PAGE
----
African Trade Unions in Historical Perspective

Stefano Bellucci


This paper aims to place the history of African trade unions within the broader subject of global labour history. Two assumptions were made. First, trade unions in Africa are formal and usually legal organizations which have
historically represented only a minority of African workers, namely wage workers employed in the formal sector. Second, though African trade unions have acted as a progressive force of social change in the beginning of their history they gradually have become a conservative force in politics and society. Drawing from examples from around the continent, the arguments advanced in this paper gravitate around the hypothesis that inumerous labour historians have also made in other parts of the world: trade unions tend to follow the political history of the country in which they operate rather than setting the political agenda. This way, they act within society as mediators between political power and the people they represent. In general, though there have been some exceptions, they do not seek to change the socio-economic system but they do wish to improve it. They are not “revolutionary” forces, despite sometimes claiming to be so.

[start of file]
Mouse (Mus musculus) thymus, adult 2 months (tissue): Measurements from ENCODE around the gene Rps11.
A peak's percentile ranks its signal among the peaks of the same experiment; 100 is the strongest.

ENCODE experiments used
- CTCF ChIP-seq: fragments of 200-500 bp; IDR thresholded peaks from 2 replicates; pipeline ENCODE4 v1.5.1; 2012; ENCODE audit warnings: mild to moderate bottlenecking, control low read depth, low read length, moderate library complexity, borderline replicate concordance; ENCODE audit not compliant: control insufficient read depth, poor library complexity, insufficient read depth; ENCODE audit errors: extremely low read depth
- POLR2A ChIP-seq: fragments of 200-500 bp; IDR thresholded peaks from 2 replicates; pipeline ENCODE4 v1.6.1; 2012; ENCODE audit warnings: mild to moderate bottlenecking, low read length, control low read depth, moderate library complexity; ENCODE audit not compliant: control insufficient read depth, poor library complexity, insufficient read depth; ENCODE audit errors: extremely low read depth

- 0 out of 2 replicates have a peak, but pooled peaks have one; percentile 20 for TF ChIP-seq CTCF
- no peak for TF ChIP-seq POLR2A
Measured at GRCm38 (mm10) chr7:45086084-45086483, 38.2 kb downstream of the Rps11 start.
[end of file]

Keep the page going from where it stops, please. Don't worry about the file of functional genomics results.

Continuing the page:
The arguments advanced revolve around three key historical moments: the birth of trade unions, decolonisation and “mass” unionism, and independence and the political dilemmas of trade unions.

Keywords: Trade unions, Labour history, Global Labour History, Wage Labour, Capitalism.

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